Raising the stakes in the battle over Margaret Lesher's $100 million estate, her widower has filed a lawsuit claiming her daughters are subverting their mother's wishes by trying to block his $3 million inheritance. Attorneys for T. C. Thorstenson announced yesterday from Arizo na that they are asking a judge to order the Lesher estate to pay up, including the inheritance, equity in the couple's $1.7 million Scottsdale ranch and a bronze statue of a buffalo -- valued at $195,000 -- commissioned by Lesher for her cowboy husband.
The suit alleges that Lesher's four daughters are violating a no- contest provision in her will and therefore are risking losing their own inheritance.
"They have breached their fiduciary duty to a beneficiary," Thorstenson's civil attorney, Jerry Busby, said in an interview yesterday. "And this has been directed and controlled by the daughters."
Lesher, 65, drowned last May in an Arizona lake under mysterious circumstances while camping with Thorstenson, her husband of six months. Authorities ruled her death an accident.


In the weeks before her death, Lesher, the heiress to the Contra Costa Times newspaper fortune, had tried to get Thorstenson to sign a post-nuptial agreement limiting his claims on her property. In November 1996, she amended her will to give Thorstenson $3 million within 90 days of her death.
But Lesher's trustees have alleged in a lawsuit filed on behalf of her estate that Thorstenson doesn't deserve that money because he concealed his second marriage, which ended in divorce in 1992 amid accusations of domestic violence. And they accused the hard-living buffalo trainer of numerous infidelities during his marriage to Lesher.
In Thorstenson's countersuit, filed Friday in Maricopa County Superior Court, his attorneys claimed that Lesher's daughters instructed her attorneys not to pay Thorstenson, in direct opposition to their mother's will. Any beneficiary challenging the terms of Lesher's will is entitled to no more than $1.
"I can't help but think the daughters must have been behind this and put their stamp of approval on it," Busby said.
But Lesher's longtime accountant and one of her three trustees denied yesterday that her daughters are responsible for the lawsuit against Thorstenson.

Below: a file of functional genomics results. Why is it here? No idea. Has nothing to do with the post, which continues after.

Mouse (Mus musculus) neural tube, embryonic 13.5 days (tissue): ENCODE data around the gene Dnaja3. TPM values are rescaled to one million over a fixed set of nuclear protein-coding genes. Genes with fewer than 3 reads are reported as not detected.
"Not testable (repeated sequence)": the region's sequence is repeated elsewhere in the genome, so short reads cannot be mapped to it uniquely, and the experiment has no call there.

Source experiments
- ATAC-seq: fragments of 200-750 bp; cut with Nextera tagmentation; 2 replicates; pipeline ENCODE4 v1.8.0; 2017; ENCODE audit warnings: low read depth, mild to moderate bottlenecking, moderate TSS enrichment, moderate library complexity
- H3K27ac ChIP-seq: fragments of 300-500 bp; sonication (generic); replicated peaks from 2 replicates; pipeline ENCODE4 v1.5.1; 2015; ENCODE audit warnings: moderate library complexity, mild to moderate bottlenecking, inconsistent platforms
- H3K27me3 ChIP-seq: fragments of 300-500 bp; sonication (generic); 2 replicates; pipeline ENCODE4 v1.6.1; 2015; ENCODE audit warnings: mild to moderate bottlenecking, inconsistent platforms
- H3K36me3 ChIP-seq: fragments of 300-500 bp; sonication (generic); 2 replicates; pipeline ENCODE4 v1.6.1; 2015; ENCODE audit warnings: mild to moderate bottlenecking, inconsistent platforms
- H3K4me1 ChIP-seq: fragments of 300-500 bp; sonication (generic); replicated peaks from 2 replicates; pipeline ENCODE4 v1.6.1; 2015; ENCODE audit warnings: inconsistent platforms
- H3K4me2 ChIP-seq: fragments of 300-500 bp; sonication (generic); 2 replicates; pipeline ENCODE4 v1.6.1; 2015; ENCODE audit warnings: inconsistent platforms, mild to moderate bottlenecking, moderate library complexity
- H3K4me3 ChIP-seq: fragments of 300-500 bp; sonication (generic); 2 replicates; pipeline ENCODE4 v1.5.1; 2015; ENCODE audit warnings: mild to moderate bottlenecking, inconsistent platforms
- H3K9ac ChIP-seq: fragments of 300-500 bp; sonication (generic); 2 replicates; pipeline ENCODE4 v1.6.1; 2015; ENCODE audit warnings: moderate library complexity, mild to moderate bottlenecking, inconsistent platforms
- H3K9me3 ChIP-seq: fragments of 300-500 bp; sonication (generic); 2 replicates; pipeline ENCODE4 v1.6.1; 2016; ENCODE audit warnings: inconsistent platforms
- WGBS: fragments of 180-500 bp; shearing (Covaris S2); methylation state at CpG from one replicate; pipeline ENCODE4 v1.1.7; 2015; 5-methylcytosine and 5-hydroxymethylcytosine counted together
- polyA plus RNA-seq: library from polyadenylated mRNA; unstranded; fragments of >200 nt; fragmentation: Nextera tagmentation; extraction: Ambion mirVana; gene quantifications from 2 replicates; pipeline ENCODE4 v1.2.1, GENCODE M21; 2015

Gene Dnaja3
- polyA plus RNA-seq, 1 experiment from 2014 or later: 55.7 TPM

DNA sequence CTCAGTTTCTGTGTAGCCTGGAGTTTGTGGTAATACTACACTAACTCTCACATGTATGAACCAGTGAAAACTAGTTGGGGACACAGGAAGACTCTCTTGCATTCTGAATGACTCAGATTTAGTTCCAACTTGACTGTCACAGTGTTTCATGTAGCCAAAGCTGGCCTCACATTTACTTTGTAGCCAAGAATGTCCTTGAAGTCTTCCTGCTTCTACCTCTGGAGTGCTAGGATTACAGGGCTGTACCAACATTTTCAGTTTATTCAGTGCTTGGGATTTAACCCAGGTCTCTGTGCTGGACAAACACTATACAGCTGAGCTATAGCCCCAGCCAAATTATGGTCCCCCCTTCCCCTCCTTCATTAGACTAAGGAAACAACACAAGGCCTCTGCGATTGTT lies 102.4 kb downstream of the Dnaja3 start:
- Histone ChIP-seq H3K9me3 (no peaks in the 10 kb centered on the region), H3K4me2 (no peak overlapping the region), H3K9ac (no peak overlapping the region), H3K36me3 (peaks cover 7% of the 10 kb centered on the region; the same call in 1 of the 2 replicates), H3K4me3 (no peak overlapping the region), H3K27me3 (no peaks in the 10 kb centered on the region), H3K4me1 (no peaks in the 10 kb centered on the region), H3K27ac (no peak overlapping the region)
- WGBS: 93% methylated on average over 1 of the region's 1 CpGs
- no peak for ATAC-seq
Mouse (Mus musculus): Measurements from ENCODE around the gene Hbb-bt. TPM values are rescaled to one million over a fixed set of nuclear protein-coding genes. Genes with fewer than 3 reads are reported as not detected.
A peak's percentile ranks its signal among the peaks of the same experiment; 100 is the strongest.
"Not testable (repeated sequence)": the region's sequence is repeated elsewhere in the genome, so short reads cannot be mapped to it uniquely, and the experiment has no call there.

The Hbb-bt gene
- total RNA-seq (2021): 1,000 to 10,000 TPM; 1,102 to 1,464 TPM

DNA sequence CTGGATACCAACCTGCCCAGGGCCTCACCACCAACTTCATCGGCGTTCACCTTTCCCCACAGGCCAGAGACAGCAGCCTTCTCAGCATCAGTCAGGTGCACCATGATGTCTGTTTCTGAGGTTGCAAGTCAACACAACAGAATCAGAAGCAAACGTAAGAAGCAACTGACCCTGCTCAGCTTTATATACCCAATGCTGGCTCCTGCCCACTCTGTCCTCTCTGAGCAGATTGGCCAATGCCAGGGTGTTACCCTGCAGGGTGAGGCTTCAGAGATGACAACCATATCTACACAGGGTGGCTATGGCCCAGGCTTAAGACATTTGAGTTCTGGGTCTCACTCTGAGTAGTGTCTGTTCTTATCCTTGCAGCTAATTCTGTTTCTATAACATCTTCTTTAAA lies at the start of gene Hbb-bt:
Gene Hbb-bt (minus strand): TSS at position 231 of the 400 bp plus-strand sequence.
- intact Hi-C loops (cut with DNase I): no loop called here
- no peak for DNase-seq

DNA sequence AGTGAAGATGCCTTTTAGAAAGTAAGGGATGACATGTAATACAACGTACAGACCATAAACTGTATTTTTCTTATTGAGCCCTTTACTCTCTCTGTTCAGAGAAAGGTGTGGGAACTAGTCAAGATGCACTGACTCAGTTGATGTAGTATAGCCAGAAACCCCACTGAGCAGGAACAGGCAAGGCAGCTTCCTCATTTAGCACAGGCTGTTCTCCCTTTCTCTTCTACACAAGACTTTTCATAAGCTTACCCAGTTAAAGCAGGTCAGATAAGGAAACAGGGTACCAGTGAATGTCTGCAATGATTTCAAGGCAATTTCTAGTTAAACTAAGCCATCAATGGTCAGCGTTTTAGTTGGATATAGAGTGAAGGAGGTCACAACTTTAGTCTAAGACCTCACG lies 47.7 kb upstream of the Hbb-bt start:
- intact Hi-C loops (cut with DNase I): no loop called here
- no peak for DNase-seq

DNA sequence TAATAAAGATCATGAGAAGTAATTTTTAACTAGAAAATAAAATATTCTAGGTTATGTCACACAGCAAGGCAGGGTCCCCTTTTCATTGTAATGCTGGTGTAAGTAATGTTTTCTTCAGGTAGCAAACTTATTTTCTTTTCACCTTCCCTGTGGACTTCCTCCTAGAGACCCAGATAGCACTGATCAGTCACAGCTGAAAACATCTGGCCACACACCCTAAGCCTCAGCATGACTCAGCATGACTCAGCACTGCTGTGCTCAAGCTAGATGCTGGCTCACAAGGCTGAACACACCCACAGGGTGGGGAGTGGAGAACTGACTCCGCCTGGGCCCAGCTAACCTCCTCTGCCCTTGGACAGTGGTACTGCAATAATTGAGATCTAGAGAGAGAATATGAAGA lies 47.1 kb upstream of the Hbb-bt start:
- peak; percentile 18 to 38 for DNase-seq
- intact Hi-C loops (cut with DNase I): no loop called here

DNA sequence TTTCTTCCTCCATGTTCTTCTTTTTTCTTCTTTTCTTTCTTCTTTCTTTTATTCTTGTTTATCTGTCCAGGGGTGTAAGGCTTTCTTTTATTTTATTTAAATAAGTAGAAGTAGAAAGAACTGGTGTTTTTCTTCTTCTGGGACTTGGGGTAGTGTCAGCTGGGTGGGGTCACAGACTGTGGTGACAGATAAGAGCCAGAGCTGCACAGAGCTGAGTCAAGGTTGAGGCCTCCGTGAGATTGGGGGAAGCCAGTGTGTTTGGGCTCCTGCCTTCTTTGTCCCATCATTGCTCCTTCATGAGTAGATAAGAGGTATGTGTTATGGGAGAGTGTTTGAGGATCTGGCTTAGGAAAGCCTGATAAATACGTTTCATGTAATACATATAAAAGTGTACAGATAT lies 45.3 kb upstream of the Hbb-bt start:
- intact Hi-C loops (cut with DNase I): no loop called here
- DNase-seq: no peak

"That's an interesting theory," Stephen Blanding said. "But this isn't being controlled by the girls in any way, shape or form."


Blanding said he wasn't surprised by news of Thorstenson's lawsuit and its anti-contest claims. "I don't know if it's even a problem," he said. "This is just the next step in the battle."
Last Thursday, Blanding and Lesher's attorneys traveled to Arizona where they delivered an ultimatum to Thorstenson's lawyer, Larry Debus, to accept a much smaller payment from the estate or be sued. The meeting ended after just a few minutes with no agreement.
"We deemed it very insulting," Busby said. "I can say it was a low- ball offer."
"We feel he's owed what he's entitled to and nothing more," Blanding responded yesterday, declining to say exactly how much the estate was prepared to pay.
Thorstenson's attorneys are asking an Arizona judge to order the Scottsdale home sold, with half of the proceeds paid to Thorstenson and the other half put in trust.
They are also seeking a $40,000 Corvette listed in Thorstenson's name, a $15,000 boat and $325,000 in personal property and furniture, according to the lawsuit. Busby said Thorstenson will retain legal counsel in California in preparation for what could be a protracted court battle.
Both sides now have about two weeks to respond to the respective complaints.
Blanding said Lesher's attorneys were not ruling out the possibility of an out-of-court settlement but he said any overtures must now come from Thorstenson.
"We have no plans to initiate another offer," he said. "If there's something they'd like to discuss, they should do that."